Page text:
Simply put, there are four levels of “commenting” that can be present in code. These are:
- shitty, uncommented code that is hard to read
- shitty, commented code that is still hard to read, but at least you’ve got a guide. Of course, it’s not a trustworthy guide, so you still have to keep an eye on where you going, but it’s better than nothing.
- decent, commented code that reads fairly well. This can probably be read by someone who doesn’t know the language that well. Think of a Shakespearean play annotated in French for Francophiles.
- good, “uncommented” code where the comments are restricted to usage guidelines for clients to the class (Javadoc is great for that!) and warning posts (“We use Bar not Foo, ’cause Foo didn’t work”). Note that Level 4 code can’t be read in detail by people who don’t know the language well already; they can probably keep up with the major plot points, however.
In my experience, Level 4 code tends to stay where it is. Level 3 code, however, ends up degrading to Level 2 because the comments get out of date and become untrustworthy. A “good” way to make Level 4 code become Level 3 is to place comments that are too detailed into it.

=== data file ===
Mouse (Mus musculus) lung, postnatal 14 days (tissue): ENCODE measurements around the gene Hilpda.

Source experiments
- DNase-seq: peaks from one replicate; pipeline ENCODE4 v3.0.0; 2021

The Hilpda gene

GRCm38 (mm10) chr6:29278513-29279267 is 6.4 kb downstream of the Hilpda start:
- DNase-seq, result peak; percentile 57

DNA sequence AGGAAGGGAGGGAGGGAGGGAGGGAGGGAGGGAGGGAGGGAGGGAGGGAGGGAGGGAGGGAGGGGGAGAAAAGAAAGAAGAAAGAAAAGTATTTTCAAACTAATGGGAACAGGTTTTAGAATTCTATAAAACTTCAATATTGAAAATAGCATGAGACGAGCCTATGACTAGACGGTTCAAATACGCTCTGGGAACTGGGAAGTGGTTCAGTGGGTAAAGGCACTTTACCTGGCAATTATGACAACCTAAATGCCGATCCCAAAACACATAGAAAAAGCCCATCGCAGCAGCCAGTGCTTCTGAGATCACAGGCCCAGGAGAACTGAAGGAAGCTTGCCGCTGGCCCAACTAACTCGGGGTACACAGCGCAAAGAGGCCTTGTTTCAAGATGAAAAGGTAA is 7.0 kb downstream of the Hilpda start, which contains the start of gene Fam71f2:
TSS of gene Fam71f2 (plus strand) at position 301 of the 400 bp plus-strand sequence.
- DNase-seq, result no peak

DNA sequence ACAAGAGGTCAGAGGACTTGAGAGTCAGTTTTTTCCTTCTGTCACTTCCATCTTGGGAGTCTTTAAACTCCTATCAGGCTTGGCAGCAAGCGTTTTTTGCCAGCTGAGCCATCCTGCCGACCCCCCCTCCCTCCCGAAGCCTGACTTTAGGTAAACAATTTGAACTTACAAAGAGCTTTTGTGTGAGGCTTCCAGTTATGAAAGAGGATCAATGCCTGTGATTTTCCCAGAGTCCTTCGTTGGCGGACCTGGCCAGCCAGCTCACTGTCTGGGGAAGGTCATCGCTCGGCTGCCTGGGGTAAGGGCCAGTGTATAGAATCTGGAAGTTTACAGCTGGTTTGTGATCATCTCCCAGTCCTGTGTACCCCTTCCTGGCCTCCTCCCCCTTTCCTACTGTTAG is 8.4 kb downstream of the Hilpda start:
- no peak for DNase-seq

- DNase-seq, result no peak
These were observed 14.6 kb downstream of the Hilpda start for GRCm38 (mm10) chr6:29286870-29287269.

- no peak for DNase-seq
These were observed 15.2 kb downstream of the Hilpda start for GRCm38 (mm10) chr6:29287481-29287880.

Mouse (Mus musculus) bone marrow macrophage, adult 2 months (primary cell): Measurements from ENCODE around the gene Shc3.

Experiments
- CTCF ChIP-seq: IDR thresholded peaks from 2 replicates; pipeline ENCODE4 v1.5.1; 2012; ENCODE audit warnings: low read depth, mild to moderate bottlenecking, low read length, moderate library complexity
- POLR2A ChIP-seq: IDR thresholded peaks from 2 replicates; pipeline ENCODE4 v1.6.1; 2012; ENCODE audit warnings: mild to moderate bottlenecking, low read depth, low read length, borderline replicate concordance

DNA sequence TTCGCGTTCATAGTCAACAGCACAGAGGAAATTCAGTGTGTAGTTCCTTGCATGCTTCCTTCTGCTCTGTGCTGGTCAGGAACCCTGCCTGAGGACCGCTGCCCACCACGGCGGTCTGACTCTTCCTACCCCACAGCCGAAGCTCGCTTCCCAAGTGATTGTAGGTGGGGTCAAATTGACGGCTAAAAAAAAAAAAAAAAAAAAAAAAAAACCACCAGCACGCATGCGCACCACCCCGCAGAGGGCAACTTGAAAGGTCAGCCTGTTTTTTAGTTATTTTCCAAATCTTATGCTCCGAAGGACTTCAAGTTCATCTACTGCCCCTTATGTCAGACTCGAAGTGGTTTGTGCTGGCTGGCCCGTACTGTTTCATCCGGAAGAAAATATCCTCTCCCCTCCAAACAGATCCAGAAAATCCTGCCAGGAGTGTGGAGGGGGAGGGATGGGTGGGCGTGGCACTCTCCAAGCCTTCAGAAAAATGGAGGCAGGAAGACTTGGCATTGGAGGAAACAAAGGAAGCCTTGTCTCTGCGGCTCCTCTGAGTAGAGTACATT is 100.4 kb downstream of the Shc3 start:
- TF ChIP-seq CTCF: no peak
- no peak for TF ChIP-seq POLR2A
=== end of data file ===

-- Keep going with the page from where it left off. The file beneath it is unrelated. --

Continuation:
For people like Chris who are stuck with Level 1 and 2 code, I feel your pain. However, I’m striving for Level 4. The very fact that Level 1 and 2 code exists and is so prevalent is offensive to me.
Good rule of thumb for Java development: if you feel a need to stick in a comment, extract the body of code being commented out into its own private method. Give the method a meaningful name, and turn the one-liner you were going to write into Javadoc for the method.
BTW: Javadoc is wonderful. Good Javadoc provides all the detail a developer needs to be able to use the class from outside. Javadoc shouldn’t be treated as a maintenance guide, however.